YNS caps off a championship season in Philly
Yannick Nézet-Séguin primed the Philadelphia Orchestra in Philly, in preparation for their current European tour, which includes performances in Vienna, Dresden, Paris, Luxembourg, Cologne, London, Berlin, el. al, over three weeks. It is the first European tour the orchestra has been on since Nézet-Séguin became musical director of the Fabulous Philadelphians three years ago.
The orchestra was not resting up before the journey, they concluded their 2014-15 season here with two of their most vibrant programs. Nézet-Séguin collaborated with opera director Kevin Newbury for a full re-staging of Leonard Bernstein's MASS that marshaled area singers, musicians, actors and dancers to make it an truly musical ecumenical event, some 250 performers joining forces for the production. With a short rehearsal cycle, it all came together, however bumpily, for the four sold - out performances and for all intents and purposed was a 'communal happening' if not a musical season highlight.
In 1971, by all accounts, Bernstein poured his musical soul into the work with a mosaic of symphonic and choral structures, Broadway songs and rock elements. Bernstein was also weighing in on social issues at the time as the Vietnam War and social unrest dominated the news. His narrative of a religious leader 'The Celebrant' loosing his religion in the face of congregants who see the church as disconnected to the modern world. Bernstein may have been controversial at the time and dismissed by influential critics, but has since been revived successfully and the themes resonate more than ever.
At the end, the audience's lusty approval of the performance thundered on. Nézet-Séguin, visibly exhausted, returned to the stage to answer questions about the performance. "You have to open your heart basically, and everything works....well maybe not as easy as I'm pretending," he joked. He admitted that all came together, magically, in a few days "that tells you something about the piece. It's hard to express...it's an especially emotional moment for Me." the maestro said. "the purpose of this was community, of all ages, of all background...came together, beautifully because of Bernstein's music." Tenor Kevin Vortmann with the Street Singers & choir in The Philadelphia Orchestra's production of Bernstein's MASS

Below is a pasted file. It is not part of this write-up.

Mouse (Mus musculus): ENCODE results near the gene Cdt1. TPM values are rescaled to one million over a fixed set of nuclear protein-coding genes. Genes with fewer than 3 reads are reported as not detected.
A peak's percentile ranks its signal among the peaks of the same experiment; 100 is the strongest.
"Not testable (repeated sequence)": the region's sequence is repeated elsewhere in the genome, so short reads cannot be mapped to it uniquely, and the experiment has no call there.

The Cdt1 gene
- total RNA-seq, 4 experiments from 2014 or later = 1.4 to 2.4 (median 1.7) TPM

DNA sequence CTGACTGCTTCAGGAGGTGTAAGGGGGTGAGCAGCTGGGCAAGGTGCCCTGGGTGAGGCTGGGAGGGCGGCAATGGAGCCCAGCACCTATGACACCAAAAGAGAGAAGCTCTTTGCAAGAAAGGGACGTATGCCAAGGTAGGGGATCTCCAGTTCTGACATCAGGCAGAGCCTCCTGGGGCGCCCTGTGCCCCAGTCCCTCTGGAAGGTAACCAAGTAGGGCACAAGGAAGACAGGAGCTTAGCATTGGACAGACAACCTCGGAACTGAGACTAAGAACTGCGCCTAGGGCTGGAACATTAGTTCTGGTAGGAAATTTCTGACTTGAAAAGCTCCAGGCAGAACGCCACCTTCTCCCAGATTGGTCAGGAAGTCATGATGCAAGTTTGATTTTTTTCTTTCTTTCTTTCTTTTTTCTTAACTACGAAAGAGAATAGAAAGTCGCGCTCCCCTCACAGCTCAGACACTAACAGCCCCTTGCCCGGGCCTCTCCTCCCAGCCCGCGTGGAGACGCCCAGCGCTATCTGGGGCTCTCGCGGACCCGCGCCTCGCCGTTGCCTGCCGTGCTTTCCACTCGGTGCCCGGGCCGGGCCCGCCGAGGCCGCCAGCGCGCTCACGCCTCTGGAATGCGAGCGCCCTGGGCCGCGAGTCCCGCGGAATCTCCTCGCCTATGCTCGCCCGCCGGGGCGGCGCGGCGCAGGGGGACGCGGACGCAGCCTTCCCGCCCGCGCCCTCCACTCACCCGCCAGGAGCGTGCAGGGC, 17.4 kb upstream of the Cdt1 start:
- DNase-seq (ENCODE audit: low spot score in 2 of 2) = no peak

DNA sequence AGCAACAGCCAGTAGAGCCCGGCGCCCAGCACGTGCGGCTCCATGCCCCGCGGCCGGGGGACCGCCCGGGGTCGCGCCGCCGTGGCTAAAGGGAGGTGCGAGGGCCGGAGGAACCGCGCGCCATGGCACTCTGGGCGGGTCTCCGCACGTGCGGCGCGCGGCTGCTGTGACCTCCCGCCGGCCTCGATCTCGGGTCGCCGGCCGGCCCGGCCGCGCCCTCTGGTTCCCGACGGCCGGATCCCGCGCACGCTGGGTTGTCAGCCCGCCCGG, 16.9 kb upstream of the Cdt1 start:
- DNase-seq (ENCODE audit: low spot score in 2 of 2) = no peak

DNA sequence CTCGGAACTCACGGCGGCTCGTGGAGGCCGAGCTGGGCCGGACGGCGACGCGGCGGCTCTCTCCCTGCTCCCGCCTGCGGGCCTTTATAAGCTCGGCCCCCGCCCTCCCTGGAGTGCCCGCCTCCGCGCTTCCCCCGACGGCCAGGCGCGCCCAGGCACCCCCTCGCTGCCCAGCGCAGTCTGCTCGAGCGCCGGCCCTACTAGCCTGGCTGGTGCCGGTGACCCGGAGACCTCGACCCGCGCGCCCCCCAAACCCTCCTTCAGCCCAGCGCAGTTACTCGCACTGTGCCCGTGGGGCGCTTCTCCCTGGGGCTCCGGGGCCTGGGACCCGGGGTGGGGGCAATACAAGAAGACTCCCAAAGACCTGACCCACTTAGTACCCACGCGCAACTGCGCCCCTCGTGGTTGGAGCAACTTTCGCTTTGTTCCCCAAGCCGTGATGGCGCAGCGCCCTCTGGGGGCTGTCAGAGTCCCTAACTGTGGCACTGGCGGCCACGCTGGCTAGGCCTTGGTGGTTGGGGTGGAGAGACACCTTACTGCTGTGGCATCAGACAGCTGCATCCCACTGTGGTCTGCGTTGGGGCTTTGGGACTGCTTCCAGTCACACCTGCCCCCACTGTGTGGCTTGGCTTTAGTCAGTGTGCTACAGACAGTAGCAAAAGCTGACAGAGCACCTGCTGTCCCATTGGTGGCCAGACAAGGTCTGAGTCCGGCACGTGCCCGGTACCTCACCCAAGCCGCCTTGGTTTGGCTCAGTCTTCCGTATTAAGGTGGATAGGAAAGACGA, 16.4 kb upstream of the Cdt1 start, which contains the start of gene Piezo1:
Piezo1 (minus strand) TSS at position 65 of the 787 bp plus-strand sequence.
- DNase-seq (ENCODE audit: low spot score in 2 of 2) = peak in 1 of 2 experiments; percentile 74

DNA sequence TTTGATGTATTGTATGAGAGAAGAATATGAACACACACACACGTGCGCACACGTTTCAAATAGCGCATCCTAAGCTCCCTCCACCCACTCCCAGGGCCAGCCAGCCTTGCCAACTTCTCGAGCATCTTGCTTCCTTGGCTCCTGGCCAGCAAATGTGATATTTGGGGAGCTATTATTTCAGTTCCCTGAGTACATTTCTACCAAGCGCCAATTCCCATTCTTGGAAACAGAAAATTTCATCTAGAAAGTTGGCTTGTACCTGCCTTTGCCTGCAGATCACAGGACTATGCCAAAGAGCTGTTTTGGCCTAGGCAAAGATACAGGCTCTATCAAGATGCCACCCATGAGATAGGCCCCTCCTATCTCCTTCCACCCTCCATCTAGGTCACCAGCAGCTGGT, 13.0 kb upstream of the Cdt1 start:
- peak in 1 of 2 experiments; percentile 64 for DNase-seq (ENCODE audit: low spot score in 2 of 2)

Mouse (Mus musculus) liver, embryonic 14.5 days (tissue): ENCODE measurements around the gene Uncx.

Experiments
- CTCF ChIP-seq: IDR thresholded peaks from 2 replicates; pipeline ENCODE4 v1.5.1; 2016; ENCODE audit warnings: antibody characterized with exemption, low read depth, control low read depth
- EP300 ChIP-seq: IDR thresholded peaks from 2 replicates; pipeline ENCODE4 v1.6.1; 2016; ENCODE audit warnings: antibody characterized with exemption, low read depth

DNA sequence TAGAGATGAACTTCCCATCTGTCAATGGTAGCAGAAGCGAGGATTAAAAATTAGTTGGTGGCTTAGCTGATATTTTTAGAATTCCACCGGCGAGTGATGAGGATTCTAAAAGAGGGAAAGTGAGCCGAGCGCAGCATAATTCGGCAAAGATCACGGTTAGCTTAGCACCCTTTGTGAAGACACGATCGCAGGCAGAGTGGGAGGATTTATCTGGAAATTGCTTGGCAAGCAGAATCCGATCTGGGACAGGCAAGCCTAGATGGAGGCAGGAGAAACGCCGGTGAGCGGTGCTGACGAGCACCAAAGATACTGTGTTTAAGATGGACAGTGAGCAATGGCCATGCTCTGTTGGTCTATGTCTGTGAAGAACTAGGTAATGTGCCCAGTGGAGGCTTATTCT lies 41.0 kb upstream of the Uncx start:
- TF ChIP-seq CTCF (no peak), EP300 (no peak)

Less than two weeks later, the hall was once again sold out for violin virtuoso Lisa Batiashvili playing Shostakovich's violin concerto. It is a dazzling musical concerto, full of earthy mystique, fully illuminated by Batiashvili. Shostakovich composed this work at the height of his powers writing subversive music about oppression in Soviet Russia that had to escape the censorship of Stalin's regime. Batiashvili's vibrant artistry revealing her complete understanding of this masterpiece, notably during her cadenza that folds into Shostakovich's lustrous finish. Batiashvili will be on the tour performing this piece.
Also on the program was the orchestra commissioned work by much in demand composer Nico Muhly called "Mixed Messages." Nézet-Séguin told the audience in comments after the concert, that he wanted the work to have aesthetic connection to the Shostakovich work and the third piece, Rachmaninoff's Symphony no. 3. Muhly's own innovations of cross- symphonic rhythmic streams, succeed in every way. There is musical dna in those works shading elements of it, exemplar of how Nézet-Séguin builds musically lucid programs. Yannick considers Muhly " one of the best new composers in the world and so it's in the Philadelphia Orchestra's tradition to champion new composers."
Sergei Rachmaninoff 's Symphony no. 3, composed in the mid-30s, was also a commission by the Philadelphia Orchestra. It has a surface of the composer's signature romanticism, but he blasts through that shape shifting to something more aggressive. The tempos are sharper, the orchestral counter streams more volcanic, the lush salon orchestrals blooming, along with Rachmaninoff's sonic shadows. One of Nézet-Séguin signatures is to rediscover the power of often softened symphonic works and this is a great example of that detailing.
For more information about The Philadelphia Orchestra on tour and their upcoming season go to www.philorch.org
Every Friday, HuffPost's Culture Shift newsletter helps you figure out which books you should read, art you should check out, movies you should watch and music should listen to. Learn more